Defiance, MO
The Times-Tribune--June 15, 1983
By Bill Gladstone

Since this week is the annual observance of Defiance Days in Sheridan, I thought it would be fitting to use some material appropriate for the occasion.
The reproduction which we have to work with isn't of very good quality, so making another reproduction from that is going to be quite difficult.
The picture is of the first business house in Sheridan. It was moved from Defiance in 1887. The upper story served as the I.O.O.F. hall.
The building was razed in 1902 and a two story brick building replaced it.
Some time ago I prevailed on John Bainum to write a history of defiance. It too some bit of persuasion but it was worth the effort. It would be an injustice for me to use his material as if it were my own so I am using his material in its entirety.

By John Bainum

The story of Defiance begins with the man Jacob Winemiller. He was born in York County, Pennsylvania, on March 27, 1816. He was the son of John and Catherine (Zellar) Winemiller. In 1823 the family migrated to Belmont County, Ohio and shortly thereafter to Monroe County, Ohio.
Jacob Winemiller received his education in Monroe County and there he married Elitha Carpenter, the daughter of Joseph and Nancy Carpenter, in 1836. Three children were born to this union.
Elitha Winemiller died in 1849 and in the following year, 1850, Jacob married Clarinda Tuttle. Jacob Winemiller and his second wife continued to live in Monroe county, Ohio until the year 1858 when Mr. Winemiller moved his family to Queen City, in Adams County, Iowa.
In the winter of 1864 Winemiller journeyed south to the newly formed county of Worth in Missouri and purchased some land from Warren and Martha Judd. This parcel of land was in township 66, range 33, section14. The following year, 1865, Jacob Winemiller brought his wife, seven children and a nephew of his first wife, John W. Bainum, to his new home on the Platte River.
John Bainum and Jacob Winemiller had married sisters in Ohio. Bainum and his wife had migrated to southern Kansas and here a son had been born. Bainum's wife died in 1859 and shortly thereafter he took his son to Adams County, Iowa to live with the Winemiller family.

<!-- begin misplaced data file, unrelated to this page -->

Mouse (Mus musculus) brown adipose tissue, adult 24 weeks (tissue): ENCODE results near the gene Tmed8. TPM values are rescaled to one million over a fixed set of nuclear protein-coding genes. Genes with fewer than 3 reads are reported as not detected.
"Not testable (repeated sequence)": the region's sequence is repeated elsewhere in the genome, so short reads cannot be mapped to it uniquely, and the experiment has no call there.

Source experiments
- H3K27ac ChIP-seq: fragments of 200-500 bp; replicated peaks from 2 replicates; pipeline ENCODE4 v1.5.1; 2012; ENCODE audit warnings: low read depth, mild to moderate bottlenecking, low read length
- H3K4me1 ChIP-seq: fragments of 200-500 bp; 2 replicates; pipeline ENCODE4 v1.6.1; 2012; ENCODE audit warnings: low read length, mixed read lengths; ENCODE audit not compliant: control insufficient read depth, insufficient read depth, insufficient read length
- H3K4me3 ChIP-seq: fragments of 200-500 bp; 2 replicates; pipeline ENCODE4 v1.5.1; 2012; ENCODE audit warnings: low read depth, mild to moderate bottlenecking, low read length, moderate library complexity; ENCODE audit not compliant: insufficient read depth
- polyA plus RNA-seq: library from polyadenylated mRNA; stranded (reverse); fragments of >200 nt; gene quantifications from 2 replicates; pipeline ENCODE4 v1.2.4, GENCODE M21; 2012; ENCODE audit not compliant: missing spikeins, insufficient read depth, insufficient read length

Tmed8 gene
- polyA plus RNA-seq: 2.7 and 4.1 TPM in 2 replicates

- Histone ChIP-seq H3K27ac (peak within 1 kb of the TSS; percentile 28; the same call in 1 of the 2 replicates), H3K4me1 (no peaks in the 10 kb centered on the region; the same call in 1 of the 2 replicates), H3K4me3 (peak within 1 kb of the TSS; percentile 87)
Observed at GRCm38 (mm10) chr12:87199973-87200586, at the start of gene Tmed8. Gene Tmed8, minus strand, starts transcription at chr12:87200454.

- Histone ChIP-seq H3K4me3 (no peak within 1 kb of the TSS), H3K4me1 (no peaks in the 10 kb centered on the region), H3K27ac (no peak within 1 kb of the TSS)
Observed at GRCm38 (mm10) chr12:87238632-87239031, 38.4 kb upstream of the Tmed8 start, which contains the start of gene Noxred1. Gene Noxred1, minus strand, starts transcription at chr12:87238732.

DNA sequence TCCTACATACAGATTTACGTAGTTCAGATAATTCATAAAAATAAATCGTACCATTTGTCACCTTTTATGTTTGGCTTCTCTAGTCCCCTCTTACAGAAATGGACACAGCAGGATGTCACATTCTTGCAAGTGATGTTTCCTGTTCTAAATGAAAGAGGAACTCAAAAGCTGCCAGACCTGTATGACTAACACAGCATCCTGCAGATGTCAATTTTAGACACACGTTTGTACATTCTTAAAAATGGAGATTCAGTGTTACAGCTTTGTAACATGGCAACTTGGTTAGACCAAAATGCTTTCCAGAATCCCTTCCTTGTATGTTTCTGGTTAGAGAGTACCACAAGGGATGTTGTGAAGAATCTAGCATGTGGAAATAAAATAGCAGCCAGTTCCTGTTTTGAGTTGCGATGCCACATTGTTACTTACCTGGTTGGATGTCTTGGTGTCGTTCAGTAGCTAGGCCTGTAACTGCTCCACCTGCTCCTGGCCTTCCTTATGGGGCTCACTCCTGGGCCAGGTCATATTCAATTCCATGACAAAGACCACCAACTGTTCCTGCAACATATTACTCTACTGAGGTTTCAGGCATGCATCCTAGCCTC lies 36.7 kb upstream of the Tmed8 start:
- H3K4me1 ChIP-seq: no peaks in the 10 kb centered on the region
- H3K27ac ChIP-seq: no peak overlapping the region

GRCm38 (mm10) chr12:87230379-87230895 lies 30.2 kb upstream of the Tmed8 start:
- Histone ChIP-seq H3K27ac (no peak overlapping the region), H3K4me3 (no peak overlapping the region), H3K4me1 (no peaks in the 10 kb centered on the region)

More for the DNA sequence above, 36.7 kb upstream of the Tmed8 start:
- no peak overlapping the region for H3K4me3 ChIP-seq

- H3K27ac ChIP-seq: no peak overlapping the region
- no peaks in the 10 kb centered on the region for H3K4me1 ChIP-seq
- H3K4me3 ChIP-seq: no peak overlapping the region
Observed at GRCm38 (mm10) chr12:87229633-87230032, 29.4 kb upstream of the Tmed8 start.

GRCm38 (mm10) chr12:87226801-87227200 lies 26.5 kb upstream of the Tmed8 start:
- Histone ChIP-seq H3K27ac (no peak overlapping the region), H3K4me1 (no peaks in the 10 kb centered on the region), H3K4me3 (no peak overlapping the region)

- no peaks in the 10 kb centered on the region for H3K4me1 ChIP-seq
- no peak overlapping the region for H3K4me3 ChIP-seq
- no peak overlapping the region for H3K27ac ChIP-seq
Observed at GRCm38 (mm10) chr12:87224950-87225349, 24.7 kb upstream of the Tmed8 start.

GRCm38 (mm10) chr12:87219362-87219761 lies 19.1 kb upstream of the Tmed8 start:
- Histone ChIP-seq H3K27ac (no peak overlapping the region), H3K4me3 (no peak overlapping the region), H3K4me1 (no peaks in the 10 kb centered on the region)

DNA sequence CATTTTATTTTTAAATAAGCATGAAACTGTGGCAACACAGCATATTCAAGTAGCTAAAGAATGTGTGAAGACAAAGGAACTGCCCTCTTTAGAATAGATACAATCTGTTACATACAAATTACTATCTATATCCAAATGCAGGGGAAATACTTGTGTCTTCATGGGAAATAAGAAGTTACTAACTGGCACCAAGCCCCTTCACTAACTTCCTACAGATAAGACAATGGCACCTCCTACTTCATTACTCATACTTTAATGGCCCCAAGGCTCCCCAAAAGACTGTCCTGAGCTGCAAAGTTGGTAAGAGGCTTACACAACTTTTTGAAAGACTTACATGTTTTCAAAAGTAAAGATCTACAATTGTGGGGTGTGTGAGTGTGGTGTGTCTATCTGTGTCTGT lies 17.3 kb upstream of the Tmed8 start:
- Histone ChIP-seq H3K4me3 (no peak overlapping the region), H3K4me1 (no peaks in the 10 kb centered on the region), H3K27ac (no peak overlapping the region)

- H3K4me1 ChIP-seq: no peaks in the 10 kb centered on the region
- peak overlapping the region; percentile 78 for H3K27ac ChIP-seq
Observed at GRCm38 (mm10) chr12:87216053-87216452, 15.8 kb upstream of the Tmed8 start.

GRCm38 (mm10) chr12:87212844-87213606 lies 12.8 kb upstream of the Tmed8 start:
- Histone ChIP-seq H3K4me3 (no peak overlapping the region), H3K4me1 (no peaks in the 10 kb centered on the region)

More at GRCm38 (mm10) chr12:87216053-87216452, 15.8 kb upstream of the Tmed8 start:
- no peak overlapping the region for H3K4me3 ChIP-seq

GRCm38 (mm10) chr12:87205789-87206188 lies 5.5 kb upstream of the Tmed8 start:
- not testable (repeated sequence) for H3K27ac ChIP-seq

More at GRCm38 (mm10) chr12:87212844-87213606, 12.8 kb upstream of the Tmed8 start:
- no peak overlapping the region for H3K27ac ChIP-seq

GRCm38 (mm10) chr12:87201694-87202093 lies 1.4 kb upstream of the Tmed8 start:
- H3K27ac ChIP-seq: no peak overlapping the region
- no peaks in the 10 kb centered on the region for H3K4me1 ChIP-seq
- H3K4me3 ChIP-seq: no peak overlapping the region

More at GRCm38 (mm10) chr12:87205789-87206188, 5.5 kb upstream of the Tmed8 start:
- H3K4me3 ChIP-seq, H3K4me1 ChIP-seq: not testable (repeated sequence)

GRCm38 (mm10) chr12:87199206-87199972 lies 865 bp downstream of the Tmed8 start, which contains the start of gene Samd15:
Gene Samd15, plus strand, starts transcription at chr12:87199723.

Jacob Winemiller first started a sawmill and lumber business. Shortly, in 1868, John Weaver began operation the first store in what was to first be known as Winemiller's Mill. In 1869 Winemiller built a grist mill along the east bank of the Platte River using water to power the mill.
The mill wheel was an under shot type because there was not enough elevation to put the water over the top of the wheel. Occasionally a mud turtle would get into the water wheel and it would stop the wheel until it was removed. Several times, to avoid releasing the water, Winemiller would dive down, remove the turtle and then start up the mill.
The census of 1870 listed five flouring mills in Worth County, two of them being Brown's Mill at Isadora and Winemiller's, in Union Township.
John weaver operated his store for about two years and sold to Nathaniel DeWitt in 1870, who in turn sold to Alonzo Stone in 1872. Other businesses began and the name was changed to Riverside.
In 1872 the town was laid out and platted and a post office was established and the town officially became Defiance.
Mr. Winemiller sold the mill to Charles Freemyer in 1876. Freemyer operated the mill until 1878 when it was sold to George Orr & Son. Jacob Winemiller was the first postmaster.
The first blacksmith was P. Fletchall. Dr. C.O. Skinner was the pioneer physician.
The GENTRY AND WORTH COUNTY HISTORY, 1882, lists the following business directory for Defiance.

John Winemiller,
Stiles Mitchell, blacksmith drugs
J.R. Stanley & Co., dry goods
Richard Warren, blacksmith
Joseph Warren, blacksmith
Joseph Cox, carpenter
___Shoemaker, physician

Defiance Lodge, I.O.O.F., was organized July 26, 1876, with A.M. Brooks, W.L. Stone, Joseph Engle, C.O. Harris and Dr. J.D. Horn as members.
Defiance Lodge, A.F. & A.M. was chartered October 17, 1878. The charter members were: Joseph Engle, Jacob Winemiller, W.L. Stone, Eli Bradford, J.C. Bohart, R.J. Engle, W.H. Worth, J.K. Jones and C.O. Harris.
In 1882, Frank Cooper was the doctor.
In 1887 the Chicago, St. Paul and Kansas City Railroad built the grade and laid the steel down the scenic Platte River Valley, missing Defiance by one-half mile to the west. The town of Sheridan was platted June 17, 1887 and on July 5, 1887 a load of lumber was unloaded to begin the first house in the new town. Gradually the businesses moved west to the new town and Defiance ceased to be a business center.
At Defiance the school house stood west of the present (1982) site of the Vilas Hibbs home and on the north side of the road. Some of the children who went to this early day school were Bill Rickabaugh's children, the children of Bill Mitchell along with the children of Jacob Winemiller. In 1882-83, Rheube Wyatt was the teacher and Georgie Thompson taught in 1884.


John Bainum, the author of the material above is a grandson of the youngster John W. Bainum, who was brought to Defiance by Jacob Winemiller in 1965.